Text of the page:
Accountability In Remote Work


The ability to work remotely is more important than ever before thanks to the COVID-19 crisis. Many jobs have transitioned online, and you may find yourself communicating with your team over Zoom or Skype instead of face-to-face across the conference table. This could be working well, or you may find yourself wondering about long-term accountability for yourself and others who work with and for you. How can you make sure everyone is putting in maximum effort while also working from the comfort of their living room — maybe even in their pajamas?

The good thing is that you are perfectly capable of working and doing your job without constant supervision. Same for your team, as they are adults who are able to work without you providing constant guidance. One thing that will prove helpful is to provide clear communication about tasks and expectations, yet remain flexible about how things get done. For example, you may have a team member who has small children at home, and the ideal time for him or her to work may be late afternoon.

Depending on the nature of the work you do, you may need to create a structure that makes sense for your team. This may require some creative thinking and letting go of certain expectations, but that does not mean that the end result won’t be successful. Everything is different and constantly fluctuating right now, and your ability to respond well to the crisis and rapid changes will influence your team’s reaction and their ability to cope.

When you give your team clearly communicated expectations and structure while remaining flexible and understanding, you’ll find that accountability likely won’t be an issue. Trust that you’ve set your team up for success and that your leadership will still serve them as well virtually as it does in-person.

By Meagan Kerlin for Vertu Marketing LLC

This Crisis Will Lead To New Opportunities


Your career or your business has been through significant changes and upheaval over the last few months. Virtually every industry and type of job has experienced effects from the COVID-19 crisis. Whether you’re working remotely, adjusting procedures or even temporarily halting operations, you’ve likely experienced first-hand the impact of this global crisis. Like in any type of crisis, you’re facing difficulty, but you could also be coming into new and exciting opportunities.

In the next few weeks and months as local and state governments begin to transition into reopening, you may find you have new opportunities available to you. Perhaps you can reopen your doors in a limited capacity, offer new services or begin to develop a strategy for operating under social distancing guidelines. Customers and clients are hungry for a sense of normalcy, and they may soon be coming to you to fulfill specific needs. So how are you going to handle it?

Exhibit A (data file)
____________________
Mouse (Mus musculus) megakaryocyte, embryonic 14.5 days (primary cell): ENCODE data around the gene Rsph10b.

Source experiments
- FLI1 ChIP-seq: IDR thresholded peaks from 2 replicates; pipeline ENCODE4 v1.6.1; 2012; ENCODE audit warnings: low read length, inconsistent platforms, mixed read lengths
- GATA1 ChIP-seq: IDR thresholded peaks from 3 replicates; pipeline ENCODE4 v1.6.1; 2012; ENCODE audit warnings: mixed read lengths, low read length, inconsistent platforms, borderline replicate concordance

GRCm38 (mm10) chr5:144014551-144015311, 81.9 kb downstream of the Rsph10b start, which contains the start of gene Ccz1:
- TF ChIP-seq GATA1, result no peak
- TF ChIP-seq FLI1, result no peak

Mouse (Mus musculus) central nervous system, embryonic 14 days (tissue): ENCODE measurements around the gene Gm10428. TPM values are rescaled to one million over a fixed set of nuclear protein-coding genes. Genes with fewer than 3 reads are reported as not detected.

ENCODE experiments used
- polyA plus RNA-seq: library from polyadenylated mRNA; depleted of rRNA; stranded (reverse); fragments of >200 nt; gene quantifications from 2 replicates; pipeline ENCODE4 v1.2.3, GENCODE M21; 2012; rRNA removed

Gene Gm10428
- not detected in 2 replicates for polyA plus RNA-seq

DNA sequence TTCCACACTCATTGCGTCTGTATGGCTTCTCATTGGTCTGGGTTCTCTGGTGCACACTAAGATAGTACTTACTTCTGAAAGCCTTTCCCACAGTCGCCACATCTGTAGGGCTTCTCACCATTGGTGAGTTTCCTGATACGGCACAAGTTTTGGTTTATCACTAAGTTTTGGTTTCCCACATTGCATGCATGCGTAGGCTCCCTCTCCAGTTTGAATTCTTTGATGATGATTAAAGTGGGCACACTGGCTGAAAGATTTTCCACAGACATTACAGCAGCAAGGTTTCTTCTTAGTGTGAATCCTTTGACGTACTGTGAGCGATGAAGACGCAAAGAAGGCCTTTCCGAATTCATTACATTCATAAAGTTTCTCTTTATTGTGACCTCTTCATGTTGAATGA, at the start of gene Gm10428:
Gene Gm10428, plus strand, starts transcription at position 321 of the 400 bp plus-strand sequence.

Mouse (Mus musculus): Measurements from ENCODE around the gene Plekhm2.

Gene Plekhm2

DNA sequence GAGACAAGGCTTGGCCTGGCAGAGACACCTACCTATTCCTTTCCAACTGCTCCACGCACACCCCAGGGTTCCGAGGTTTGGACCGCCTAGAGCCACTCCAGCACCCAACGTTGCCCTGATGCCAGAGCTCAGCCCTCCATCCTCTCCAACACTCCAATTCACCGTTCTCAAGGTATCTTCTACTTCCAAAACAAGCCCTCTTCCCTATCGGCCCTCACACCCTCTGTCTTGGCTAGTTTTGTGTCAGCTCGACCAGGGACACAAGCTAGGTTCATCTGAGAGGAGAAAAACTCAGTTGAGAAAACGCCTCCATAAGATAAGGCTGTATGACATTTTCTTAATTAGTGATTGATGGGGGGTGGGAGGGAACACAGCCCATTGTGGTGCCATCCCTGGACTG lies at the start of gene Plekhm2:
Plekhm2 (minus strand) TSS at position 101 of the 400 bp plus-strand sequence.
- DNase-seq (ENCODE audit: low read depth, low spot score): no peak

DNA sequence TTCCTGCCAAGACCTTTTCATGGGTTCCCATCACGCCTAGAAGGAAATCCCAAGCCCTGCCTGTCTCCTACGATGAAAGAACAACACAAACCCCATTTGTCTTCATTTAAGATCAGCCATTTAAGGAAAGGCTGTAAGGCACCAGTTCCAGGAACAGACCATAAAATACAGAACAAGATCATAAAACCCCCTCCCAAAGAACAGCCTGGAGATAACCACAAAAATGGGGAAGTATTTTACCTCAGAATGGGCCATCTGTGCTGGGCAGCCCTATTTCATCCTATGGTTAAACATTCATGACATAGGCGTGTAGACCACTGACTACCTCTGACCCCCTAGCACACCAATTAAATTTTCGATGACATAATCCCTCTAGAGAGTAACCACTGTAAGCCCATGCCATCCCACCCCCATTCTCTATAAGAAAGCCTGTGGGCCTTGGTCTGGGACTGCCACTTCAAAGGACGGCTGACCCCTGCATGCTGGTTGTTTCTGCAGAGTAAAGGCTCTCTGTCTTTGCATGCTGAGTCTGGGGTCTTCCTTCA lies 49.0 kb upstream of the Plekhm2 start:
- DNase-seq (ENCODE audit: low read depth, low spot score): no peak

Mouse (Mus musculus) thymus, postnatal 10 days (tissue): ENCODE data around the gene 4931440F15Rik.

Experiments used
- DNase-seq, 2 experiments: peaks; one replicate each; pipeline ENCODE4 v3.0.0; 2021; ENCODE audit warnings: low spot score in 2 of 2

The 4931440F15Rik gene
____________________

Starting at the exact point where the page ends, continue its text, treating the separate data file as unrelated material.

Things will be different for awhile, and it may require ingenuity and creativity simply to open your doors and serve customers. This challenge represents new opportunities by allowing you to find new ways to operate. Your customers and clients may have new needs now as a result of the COVID-19 crisis, or they may need you to help them in different ways. You’ll have to stretch, grow, learn, experiment and try different tactics, but don’t think of it as a bad thing – approach it as a unique opportunity.

Can you offer to-go products? Can you serve clients online through Skype or Zoom? Can you offer curbside pick-up? How can you adjust in-store operations to safely serve patrons? These are a few questions that can help you seize the opportunities available to you and move forward during this challenging time. Things are still difficult, but ingenuity and positive thinking are keys to your ongoing success.

By Meagan Kerlin for Vertu Marketing LLC

Are You Really Engaging Your Followers?


The entire point for businesses marketing through social media is to engage with their followers and hopefully turn those followers into paying customers. As you develop relationships with followers, you want to do more than get likes on Facebook or views on your Instagram stories – you want these followers to trust your company enough to become a customer or client.

The way to turn your social media followers into paying customers is to strive for better engagement. Meaningful connections with your followers is key to making your marketing strategy work well. One way to do to this is by giving them an inside look into what makes your business work. Behind the scenes or “about us” posts can help your followers gain a better perspective into what sets you apart.

The more your followers get to know you, your employees and your company, the more comfortable they will be with patronizing your business. This is why your social media marketing strategy shouldn’t be cold and impersonal. In fact, letting your personality shine through should be an important part of your social media plan. This is more likely to lead to engagement, more visibility for your posts and more likes.

Another way to build better relationships with your followers is to post things that encourage engagement. Get your followers talking by posting polls, asking questions, posting funny memes and getting responses. These don’t have to be serious to be effective. You may even find that people respond better to your “fluff” posts than they do your serious posts, and that’s okay. The point is to get people engaged.

Social media is a great tool, but only if you are using it in the right way. If you aren’t engaging well with your followers, they may never decide to become customers. Don’t let these valuable relationships and the opportunities provided by social media go to waste with boring and non-engaging posts.

By Meagan Kerlin for Vertu Marketing LLC